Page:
storage beat all armv7 hardware I had).
I stopped using Mustang around 2018. It is still under my desk.
For those who use: make sure you have 3.06.25 firmware.
In February 2015 Linaro announced 96boards initiative. The plan was to make
small, unified SBC with different Arm chips. Both 32- and 64-bit ones.
First ones were ‘Consumer Edition’. Small, limited to basic connectivity. Now
there are tens of them. 32-bit, 64-bit, fpga etc. Choose your poison ;D
Second ones were ‘Enterprise Edition’. Few attempts existed, most of them did
not survived prototype phase. There was joke that full length PCI Express slot
and two USB ports requirements are there because I wanted to have AArch64
Too bad that nothing worth using came from EE spec.
As Linaro assignee I have access to several servers from Linaro members. Some
are mass-market ones, some never made to market. We had over hundred X-Gene1
based systems (mostly as m400 cartridges in HPe Moonshot chassis’) and shutdown
them in 2018 as they were getting more and more obsolete.
Main system I use for development is one of those ‘never went to mass-market’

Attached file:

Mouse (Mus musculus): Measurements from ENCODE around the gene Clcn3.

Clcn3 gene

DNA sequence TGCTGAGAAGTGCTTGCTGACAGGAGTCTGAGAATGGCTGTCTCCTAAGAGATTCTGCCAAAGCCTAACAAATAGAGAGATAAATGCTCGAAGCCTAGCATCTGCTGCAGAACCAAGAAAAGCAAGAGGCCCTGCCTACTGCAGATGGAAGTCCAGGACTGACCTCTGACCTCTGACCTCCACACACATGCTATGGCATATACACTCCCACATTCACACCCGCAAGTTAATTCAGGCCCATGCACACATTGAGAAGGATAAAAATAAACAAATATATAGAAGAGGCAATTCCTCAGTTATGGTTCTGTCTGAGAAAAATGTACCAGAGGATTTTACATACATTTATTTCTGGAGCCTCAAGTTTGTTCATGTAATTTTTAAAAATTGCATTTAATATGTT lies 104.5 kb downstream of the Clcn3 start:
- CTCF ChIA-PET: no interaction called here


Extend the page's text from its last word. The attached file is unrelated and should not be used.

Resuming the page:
ones. 46 cpu cores, 96 GB of ram make it nice machine for building container
images, Debian packages or running virtual machines in OpenStack.
For some time I was waiting for some desktop class hardware to have development
box more up-to-date than Mustang. Months turned into years. I no longer wait as
it looks like there will be no such thing.
Solidrun has made some attempts in this area. First with Macchiatobin and later
I did not used any of them.
When I (re)joined Linaro in 2016 I became part of team working on getting
OpenStack working on AArch64 hardware. We used Liberty, Mitaka, Newton releases
and then changed way we work and started contributing more. And more. Kolla,
Nova, Dib and other projects. Added aarch64 nodes to OpenDev CI.
The effect of it was Linaro Developer Cloud used by
hundreds of projects to speed-up their aarch64 porting, tens of projects hosting
their CI systems etc.
Two years later Amazon started offering aarch64 nodes in AWS.
I spent half of my life with Arm on AArch64. Had great moments like building
helloworld as one of first people outside of Arm Ltd. Got involved in far more
projects then ever thought. Met new friends, visited several places in the
world I would probably never go otherwise.
I also got grumpy and complained far too many times that AArch64 market is
‘cheap but limited sbc or fast but expensive servers and nearly nothing in
between’. Wrote some posts about missing systems targeting software developers
and lost hope that such will happen.
NOTE: It is 8 years of my work on AArch64. I work with Arm since 2004.